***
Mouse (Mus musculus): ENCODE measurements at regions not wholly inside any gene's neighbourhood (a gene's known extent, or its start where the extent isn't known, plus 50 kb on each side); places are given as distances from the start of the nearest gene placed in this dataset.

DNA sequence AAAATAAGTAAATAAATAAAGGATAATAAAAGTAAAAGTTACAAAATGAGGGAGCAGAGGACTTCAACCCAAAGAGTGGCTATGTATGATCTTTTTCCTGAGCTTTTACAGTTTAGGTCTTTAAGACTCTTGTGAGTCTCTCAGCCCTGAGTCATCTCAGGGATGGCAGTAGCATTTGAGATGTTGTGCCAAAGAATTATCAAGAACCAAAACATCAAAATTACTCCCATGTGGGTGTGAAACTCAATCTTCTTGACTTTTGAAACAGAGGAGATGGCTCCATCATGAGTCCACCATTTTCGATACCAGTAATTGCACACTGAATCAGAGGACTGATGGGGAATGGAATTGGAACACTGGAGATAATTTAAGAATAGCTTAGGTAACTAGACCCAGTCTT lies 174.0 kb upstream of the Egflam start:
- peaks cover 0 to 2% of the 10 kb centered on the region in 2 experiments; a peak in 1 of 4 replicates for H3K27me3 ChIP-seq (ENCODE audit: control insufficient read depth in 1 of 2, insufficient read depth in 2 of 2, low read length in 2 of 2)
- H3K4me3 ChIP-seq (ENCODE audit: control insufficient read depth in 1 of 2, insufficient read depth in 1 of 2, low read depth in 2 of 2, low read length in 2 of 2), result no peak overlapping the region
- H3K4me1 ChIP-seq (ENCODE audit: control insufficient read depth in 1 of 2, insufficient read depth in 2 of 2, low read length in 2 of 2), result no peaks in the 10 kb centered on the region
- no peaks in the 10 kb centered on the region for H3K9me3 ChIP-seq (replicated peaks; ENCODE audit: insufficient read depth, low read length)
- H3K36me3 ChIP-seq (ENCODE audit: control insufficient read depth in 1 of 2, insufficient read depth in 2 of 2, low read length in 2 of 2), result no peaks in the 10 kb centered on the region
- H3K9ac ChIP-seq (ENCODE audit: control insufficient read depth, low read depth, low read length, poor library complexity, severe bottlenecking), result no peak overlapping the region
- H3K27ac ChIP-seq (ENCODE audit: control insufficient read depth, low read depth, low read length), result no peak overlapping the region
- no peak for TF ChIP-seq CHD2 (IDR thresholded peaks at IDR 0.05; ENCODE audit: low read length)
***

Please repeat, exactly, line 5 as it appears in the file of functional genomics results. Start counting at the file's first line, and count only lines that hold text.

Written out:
- H3K4me1 ChIP-seq (ENCODE audit: control insufficient read depth in 1 of 2, insufficient read depth in 2 of 2, low read length in 2 of 2), result no peaks in the 10 kb centered on the region